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Ex-IAAF boss bags two-year jail term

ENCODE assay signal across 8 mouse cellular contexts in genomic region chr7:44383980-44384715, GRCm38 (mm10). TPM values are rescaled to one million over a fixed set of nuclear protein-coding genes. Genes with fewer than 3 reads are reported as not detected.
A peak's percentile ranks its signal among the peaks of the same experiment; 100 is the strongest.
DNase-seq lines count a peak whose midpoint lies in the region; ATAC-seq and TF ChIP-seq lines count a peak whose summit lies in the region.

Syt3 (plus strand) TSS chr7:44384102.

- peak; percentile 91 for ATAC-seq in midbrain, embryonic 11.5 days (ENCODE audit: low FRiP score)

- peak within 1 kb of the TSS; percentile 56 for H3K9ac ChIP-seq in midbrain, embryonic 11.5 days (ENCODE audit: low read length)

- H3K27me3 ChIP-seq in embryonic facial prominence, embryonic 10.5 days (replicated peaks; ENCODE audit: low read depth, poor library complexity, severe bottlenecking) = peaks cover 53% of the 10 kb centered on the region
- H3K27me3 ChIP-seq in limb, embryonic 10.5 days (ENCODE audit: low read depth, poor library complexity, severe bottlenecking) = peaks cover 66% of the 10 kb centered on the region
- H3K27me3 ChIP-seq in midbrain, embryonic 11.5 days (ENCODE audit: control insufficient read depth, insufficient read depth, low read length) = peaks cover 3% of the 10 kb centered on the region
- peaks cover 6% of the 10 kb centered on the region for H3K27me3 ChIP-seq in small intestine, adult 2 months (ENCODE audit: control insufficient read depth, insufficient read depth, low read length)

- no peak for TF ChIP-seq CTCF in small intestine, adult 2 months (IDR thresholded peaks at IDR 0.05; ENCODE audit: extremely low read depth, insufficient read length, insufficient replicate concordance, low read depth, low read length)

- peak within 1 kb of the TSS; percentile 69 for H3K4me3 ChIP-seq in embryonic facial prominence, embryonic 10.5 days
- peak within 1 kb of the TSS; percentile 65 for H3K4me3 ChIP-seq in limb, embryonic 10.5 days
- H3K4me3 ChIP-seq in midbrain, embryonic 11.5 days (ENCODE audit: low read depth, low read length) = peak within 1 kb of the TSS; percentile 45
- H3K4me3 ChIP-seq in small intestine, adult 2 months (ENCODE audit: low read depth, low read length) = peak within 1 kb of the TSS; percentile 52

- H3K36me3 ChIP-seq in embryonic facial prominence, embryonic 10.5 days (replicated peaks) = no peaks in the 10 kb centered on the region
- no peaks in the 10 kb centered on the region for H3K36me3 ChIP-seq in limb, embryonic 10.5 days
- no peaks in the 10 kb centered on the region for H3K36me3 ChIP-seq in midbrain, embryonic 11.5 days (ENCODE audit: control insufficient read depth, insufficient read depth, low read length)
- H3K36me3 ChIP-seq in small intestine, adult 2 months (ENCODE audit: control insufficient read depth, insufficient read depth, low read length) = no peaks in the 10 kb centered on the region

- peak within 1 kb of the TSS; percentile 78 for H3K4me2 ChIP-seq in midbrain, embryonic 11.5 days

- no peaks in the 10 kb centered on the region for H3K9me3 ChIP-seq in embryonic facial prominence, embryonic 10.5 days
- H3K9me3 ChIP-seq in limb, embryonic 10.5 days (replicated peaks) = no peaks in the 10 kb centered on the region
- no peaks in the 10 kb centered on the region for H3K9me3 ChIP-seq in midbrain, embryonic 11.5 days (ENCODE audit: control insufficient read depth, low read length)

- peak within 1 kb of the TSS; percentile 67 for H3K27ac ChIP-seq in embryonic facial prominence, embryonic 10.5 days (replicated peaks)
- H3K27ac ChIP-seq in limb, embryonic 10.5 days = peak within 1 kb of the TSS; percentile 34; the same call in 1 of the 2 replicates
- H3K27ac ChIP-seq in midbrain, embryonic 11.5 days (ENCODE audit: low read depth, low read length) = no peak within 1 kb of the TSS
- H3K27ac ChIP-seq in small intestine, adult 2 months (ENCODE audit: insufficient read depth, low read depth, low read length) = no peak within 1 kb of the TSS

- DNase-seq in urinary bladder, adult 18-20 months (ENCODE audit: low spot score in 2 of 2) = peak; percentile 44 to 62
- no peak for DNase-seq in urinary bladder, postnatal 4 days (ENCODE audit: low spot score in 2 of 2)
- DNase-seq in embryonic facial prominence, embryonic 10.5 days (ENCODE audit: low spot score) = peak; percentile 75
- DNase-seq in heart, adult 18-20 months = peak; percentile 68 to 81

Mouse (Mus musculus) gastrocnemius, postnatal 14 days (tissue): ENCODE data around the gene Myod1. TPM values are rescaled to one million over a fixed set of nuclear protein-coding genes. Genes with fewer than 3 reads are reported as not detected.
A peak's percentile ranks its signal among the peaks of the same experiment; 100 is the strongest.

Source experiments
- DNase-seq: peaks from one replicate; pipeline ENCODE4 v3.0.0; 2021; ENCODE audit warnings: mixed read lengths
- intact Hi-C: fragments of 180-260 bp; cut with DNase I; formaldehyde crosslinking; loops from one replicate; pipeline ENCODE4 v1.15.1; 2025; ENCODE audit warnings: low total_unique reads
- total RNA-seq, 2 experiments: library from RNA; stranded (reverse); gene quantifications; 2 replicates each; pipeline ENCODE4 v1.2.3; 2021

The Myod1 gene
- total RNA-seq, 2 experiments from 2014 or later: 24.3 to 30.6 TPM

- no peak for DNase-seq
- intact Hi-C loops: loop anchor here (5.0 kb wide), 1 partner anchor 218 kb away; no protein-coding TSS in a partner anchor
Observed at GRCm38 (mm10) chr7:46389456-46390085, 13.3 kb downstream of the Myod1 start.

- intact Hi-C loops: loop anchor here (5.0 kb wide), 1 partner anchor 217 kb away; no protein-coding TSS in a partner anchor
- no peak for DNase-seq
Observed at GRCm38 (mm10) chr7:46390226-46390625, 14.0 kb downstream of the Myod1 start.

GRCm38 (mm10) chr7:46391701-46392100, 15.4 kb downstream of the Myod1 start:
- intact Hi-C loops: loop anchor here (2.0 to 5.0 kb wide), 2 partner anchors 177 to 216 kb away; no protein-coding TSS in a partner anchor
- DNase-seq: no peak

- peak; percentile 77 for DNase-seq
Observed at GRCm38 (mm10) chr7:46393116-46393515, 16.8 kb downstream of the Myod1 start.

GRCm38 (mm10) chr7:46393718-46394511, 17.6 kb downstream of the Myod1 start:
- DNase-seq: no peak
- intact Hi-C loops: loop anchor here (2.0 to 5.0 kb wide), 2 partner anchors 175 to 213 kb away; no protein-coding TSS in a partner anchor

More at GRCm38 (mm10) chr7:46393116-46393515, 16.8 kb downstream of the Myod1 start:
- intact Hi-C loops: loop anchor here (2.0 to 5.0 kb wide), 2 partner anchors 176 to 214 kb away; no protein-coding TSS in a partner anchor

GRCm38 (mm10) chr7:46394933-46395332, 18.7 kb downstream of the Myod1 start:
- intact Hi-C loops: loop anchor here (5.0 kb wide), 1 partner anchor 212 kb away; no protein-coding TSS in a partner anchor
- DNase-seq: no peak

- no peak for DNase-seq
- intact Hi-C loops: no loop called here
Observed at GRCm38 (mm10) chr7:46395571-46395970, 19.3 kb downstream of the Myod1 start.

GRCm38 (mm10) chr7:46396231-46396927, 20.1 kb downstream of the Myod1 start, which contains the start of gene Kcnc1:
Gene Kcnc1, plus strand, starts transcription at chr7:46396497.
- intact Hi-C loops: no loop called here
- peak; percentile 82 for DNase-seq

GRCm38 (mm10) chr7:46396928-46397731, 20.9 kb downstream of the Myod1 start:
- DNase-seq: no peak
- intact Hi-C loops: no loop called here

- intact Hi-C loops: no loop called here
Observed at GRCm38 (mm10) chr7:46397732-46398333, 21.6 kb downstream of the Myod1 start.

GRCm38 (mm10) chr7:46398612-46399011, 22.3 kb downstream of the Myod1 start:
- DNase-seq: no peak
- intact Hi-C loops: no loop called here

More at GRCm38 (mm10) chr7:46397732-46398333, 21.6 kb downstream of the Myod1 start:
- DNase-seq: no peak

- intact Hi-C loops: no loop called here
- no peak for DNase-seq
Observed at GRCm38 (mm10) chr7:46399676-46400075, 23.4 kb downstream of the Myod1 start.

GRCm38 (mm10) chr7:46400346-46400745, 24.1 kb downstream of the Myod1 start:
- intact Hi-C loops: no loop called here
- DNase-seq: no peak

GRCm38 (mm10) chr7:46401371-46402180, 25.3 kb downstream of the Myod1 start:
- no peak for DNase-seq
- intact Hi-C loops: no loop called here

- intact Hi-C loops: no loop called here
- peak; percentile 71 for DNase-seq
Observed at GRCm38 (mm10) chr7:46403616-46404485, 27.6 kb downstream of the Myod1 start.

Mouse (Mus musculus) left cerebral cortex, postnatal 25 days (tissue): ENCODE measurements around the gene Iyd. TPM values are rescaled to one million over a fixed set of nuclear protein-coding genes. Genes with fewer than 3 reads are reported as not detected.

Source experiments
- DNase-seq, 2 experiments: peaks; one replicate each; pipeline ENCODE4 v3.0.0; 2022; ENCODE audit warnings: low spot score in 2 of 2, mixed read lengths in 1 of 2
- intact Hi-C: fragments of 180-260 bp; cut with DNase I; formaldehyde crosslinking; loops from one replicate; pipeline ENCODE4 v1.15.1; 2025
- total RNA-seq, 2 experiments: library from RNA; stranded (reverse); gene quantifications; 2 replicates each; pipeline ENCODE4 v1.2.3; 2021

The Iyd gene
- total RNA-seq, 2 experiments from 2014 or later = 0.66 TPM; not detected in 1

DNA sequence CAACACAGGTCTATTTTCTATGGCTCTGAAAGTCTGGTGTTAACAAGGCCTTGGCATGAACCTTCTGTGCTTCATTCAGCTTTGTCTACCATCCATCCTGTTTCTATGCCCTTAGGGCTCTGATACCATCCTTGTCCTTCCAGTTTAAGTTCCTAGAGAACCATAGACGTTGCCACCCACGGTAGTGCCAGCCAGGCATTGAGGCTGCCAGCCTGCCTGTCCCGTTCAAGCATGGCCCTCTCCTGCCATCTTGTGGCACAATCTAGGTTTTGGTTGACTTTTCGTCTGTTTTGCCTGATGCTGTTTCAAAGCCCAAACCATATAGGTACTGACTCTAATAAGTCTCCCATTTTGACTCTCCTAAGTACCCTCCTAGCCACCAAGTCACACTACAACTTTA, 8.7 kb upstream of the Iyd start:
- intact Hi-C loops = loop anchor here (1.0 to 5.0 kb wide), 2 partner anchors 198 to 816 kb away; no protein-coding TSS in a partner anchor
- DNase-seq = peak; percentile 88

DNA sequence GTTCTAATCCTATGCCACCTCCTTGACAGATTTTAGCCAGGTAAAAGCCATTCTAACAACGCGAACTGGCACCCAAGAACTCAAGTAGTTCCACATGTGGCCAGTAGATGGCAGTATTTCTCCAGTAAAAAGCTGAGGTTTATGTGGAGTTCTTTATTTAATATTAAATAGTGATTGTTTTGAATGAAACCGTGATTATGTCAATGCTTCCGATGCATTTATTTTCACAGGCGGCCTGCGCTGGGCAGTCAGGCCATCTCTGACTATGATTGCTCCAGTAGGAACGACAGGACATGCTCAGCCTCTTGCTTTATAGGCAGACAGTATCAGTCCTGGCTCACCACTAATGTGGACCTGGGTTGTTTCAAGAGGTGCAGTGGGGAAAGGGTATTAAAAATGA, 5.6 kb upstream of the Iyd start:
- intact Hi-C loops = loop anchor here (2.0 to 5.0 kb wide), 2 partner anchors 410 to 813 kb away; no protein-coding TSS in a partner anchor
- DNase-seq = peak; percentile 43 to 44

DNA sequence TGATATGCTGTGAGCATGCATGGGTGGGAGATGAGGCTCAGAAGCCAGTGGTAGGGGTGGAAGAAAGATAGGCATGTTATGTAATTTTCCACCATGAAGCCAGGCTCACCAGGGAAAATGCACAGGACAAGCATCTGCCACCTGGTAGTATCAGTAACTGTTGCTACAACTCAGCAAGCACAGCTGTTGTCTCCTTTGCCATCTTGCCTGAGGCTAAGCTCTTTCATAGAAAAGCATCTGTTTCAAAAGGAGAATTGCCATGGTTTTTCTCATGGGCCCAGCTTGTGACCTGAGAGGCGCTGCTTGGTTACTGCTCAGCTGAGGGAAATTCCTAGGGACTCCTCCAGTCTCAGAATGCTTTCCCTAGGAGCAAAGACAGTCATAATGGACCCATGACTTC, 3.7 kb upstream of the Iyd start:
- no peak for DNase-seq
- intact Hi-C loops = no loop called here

first_imgFormer track federation president, Lamine Diack, has been sentenced to two years in prison for corruption during his nearly 16-year tenure at the IAAF, most notably a scheme that allowed Russian athletes who paid millions in hush money to keep competing when they should have been suspended for doping.The guilty verdict in a Paris court represented a spectacular fall from grace for the 87-year-old Diack, who was the powerful head of the IAAF from 1999-2015 and mixed with world leaders and was influential in the world of Olympic sports. The court also sentenced Diack to another two years of suspended jail time and fined him €500,000 ($590,000).His lawyers said they will appeal, keeping Diack out of jail for now.Diack did not comment as he walked out of court.One of Diack’s lawyers, Simon Ndiaye, called the verdict “unjust and inhuman” and said the court made his client a “scapegoat.”Diack was found guilty of multiple corruption charges and of breach of trust, but acquitted of a money laundering charge. Among those in court, and thrilled by the verdict, was French marathon runner, Christelle Daunay.She competed against one of the Russian athletes, runner Liliya Shobukhova, who later testified to investigators about illicit payments to hush up doping.Beaten by Shobukhova at the 2011 Chicago Marathon, Daunay was a civil party to the case.Speaking after the court awarded her damages totaling €45,000 ($53,000), Daunay described the verdict as a victory for all athletes who were robbed of prizes and results by having to race against competitors who should have sanctioned, but instead paid to benefit from the doping cover-up.“Behind my mask, you can’t see it, but I’m smiling,” she said. “I’m pleased, too, for all the athletes. We have to keep up the fight against doping.” At the trial in June, prosecutors requested a four-year jail term and a fine of €500,000 ($590,000) for Diack, who oversaw an era when Usain Bolt made track and field wildly popular, but whose legacy was trashed after his arrest in France in 2015, and the subsequent revelations of widespread malfeasance.Diack, wearing a white robe, sat impassive in front of the chief judge as she read out the guilty verdict and sentence.The judge, Rose-Marie Hunault, detailed his role in the payoff scheme, dubbed: “Full protection,” that squeezed Russian athletes suspected of doping of about 3.2 million euros ($3.74 million) in hush money.“The money was paid in exchange for a program of ‘full protection,’” she said, adding the scheme allowed athletes who should have been suspended “purely and simply to escape sanctions.”RelatedPosts Ex-IAAF boss, Diack faces four-year jail term Ex-IAAF boss Diack admits to delaying doping cases Ex-IAAF boss Diack’s trial to start June 8 “You violated the rules of the game,” the judge said.Tags: IAAFLamine Diacklast_img read more